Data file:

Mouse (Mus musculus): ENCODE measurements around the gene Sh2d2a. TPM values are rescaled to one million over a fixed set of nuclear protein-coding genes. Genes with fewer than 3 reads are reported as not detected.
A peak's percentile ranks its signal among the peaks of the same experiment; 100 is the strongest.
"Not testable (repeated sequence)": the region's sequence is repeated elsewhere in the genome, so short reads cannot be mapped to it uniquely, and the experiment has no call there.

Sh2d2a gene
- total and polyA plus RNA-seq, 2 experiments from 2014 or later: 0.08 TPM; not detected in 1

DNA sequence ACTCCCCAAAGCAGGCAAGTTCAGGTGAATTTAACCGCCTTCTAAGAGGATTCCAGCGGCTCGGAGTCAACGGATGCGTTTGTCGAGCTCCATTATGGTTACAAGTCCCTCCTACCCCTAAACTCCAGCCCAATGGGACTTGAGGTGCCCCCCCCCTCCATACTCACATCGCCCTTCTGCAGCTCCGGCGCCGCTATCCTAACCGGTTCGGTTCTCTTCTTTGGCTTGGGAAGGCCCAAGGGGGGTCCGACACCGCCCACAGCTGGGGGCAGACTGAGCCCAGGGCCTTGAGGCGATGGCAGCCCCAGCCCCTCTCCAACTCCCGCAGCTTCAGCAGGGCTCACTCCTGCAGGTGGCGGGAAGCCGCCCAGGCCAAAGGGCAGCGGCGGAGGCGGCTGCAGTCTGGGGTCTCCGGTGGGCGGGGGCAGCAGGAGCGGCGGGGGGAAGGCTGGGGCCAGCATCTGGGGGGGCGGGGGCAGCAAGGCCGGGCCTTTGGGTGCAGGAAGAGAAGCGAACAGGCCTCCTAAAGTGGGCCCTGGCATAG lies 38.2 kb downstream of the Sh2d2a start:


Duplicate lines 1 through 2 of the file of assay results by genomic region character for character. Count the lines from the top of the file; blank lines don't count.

Mouse (Mus musculus): ENCODE measurements around the gene Sh2d2a. TPM values are rescaled to one million over a fixed set of nuclear protein-coding genes. Genes with fewer than 3 reads are reported as not detected.
A peak's percentile ranks its signal among the peaks of the same experiment; 100 is the strongest.